Two tales of Web collaboration

ERoom and Groove offer different approaches but same results.

It doesn't take much effort to see the benefits that collaboration tools bring to just about any type of team. Having the ability to effortlessly share documents, notes and conversations between geographically dispersed team members can be invaluable. The tough part is keeping all that information up-to-date and synchronized. If the collaboration tool doesn't make that process easy, it probably won't be used for long.

ERoom and Groove Virtual Office — both of which have recently been released in new versions — provide similar capabilities with very different approaches. eRoom takes a centralized-server tack using either a hosted application model ( or an in-house server located behind the corporate firewall. Groove, on the other hand, uses a peer-to-peer model with minimal central control.

Just another pretty interface?

The products use the concept of a container to keep similar information grouped together. Groove's container is a "work space" while in eRoom, it's an "eRoom."

Each product makes it easy to create a new work space or eRoom tailored specifically to the task at hand. Individual items or tools get added to the container at the time of creation, although you can add more later on.

Using a server-based strategy, eRoom stores work space data in a central database. You have your choice of employing Microsoft SQL Server or SQL Anywhere. ERoom also offers multiple predefined template databases to make customization easier.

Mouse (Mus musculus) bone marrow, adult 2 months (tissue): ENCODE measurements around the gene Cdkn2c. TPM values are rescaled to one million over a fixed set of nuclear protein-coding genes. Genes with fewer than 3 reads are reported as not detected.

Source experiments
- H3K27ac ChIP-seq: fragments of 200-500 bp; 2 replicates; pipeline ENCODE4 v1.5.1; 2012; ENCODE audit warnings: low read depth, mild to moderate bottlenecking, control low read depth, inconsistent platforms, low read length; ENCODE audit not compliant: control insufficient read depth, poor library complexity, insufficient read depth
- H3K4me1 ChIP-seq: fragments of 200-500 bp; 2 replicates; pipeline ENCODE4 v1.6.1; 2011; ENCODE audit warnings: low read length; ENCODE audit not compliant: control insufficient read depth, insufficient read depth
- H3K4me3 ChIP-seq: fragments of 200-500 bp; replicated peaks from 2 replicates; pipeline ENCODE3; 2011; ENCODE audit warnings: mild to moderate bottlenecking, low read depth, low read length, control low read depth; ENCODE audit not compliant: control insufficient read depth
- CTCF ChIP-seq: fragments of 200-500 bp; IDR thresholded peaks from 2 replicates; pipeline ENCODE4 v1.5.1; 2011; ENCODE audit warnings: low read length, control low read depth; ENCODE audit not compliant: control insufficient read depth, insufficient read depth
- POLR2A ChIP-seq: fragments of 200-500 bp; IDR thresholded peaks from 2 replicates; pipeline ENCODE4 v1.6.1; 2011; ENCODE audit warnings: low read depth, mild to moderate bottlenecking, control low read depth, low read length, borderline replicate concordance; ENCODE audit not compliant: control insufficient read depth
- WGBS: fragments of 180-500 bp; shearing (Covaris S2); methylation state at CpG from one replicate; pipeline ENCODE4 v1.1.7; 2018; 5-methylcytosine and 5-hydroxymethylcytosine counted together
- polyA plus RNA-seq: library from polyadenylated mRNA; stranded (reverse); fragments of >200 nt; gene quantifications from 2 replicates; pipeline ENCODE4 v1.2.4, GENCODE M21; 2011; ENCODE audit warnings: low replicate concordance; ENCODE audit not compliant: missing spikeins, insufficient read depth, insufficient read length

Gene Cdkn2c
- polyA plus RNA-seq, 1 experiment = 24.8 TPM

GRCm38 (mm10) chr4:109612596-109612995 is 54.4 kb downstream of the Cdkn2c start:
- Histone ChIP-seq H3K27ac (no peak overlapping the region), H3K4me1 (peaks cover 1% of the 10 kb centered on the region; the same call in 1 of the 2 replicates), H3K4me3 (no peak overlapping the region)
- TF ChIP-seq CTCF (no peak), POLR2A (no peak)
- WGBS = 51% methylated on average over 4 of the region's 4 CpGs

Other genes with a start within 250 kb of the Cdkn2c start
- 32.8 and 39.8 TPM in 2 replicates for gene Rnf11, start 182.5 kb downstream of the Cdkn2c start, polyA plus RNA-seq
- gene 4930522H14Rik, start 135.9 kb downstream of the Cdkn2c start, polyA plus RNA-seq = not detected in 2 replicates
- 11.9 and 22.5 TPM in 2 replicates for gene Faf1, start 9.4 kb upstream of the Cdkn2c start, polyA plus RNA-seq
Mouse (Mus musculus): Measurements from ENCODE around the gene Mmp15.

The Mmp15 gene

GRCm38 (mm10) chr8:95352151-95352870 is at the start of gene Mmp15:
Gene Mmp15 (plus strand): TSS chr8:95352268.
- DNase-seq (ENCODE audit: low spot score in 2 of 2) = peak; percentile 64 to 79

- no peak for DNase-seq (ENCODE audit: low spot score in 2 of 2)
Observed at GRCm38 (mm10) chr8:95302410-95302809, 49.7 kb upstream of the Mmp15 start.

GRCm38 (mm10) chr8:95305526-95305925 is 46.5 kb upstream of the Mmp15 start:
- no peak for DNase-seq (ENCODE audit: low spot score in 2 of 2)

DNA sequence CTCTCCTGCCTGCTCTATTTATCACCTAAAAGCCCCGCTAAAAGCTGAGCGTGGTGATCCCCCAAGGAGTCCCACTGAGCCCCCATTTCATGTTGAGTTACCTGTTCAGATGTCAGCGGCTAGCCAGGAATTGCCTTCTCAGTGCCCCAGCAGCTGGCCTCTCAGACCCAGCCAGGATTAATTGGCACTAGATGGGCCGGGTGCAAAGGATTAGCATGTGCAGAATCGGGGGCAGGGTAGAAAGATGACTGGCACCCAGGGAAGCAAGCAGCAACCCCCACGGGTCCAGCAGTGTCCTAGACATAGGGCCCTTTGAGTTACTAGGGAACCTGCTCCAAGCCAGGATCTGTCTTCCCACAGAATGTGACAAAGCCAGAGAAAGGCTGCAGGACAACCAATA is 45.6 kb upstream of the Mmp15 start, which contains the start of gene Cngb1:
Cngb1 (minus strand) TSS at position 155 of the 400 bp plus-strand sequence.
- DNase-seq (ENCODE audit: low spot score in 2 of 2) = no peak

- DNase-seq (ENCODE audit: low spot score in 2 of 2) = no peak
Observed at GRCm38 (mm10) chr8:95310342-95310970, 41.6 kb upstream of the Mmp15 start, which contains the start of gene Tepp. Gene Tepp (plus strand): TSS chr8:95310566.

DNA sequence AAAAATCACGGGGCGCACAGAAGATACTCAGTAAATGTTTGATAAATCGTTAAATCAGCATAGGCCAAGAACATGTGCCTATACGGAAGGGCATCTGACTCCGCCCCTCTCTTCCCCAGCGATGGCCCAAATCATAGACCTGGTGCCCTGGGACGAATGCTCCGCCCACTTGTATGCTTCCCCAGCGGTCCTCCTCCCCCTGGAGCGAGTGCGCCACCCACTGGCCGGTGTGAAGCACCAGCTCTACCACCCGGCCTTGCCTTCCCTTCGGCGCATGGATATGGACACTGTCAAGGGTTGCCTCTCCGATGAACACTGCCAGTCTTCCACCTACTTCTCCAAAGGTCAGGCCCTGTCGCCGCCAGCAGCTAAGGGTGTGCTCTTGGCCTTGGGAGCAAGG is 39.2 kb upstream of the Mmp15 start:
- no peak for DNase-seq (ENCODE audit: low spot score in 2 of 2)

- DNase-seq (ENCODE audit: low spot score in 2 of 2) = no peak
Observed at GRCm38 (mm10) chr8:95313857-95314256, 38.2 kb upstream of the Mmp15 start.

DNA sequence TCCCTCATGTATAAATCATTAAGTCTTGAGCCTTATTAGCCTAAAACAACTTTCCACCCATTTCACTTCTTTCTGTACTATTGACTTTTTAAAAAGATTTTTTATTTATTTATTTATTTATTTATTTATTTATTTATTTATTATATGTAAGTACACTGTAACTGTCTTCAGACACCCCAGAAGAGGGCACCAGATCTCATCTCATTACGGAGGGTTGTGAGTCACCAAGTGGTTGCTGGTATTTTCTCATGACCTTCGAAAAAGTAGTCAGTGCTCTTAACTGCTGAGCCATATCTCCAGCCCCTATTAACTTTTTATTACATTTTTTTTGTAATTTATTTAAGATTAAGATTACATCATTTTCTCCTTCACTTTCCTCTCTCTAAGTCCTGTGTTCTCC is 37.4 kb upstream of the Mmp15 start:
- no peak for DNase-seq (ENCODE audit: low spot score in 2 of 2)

Notification alerts let end users know when any item of special interest has changed in an eRoom or a Groove work space or if new information has been added to an area the user wants to track.

Meeting facilitation is another common capability between the two products. ERoom has a meeting-tracking feature that makes it easy to schedule a meeting, invite participants and add items into a common area for the group to use. The Calendar tool can be synchronized with a user's Microsoft Outlook calendar as well.

Groove uses several forms to help track meeting agendas, minutes and action items. There's also a button to publish the meeting along with the profile, agenda and minutes. The only downside is that if you make changes in Outlook the Groove files are not automatically updated.

When the Groove team began designing Version 3.0 of their product, they decided on a user interface model that almost everyone is familiar with — instant messaging. The end result of the interface makeover is the Groove Launchbar, which lists all of the work spaces a user belongs to. Major sections of the Launchbar — such as Active, Unread and Read — make it possible for users to quickly see what information needs their attention.

A second tab on the Groove Launchbar displays all contacts in much the same way you'd see them with an instant messaging program. Three headings group the listings into Active, Online and Offline. We liked the handy option, available from just about anywhere inside Groove, titled "Save Shortcut to Desktop," which makes it easy to return to a task later.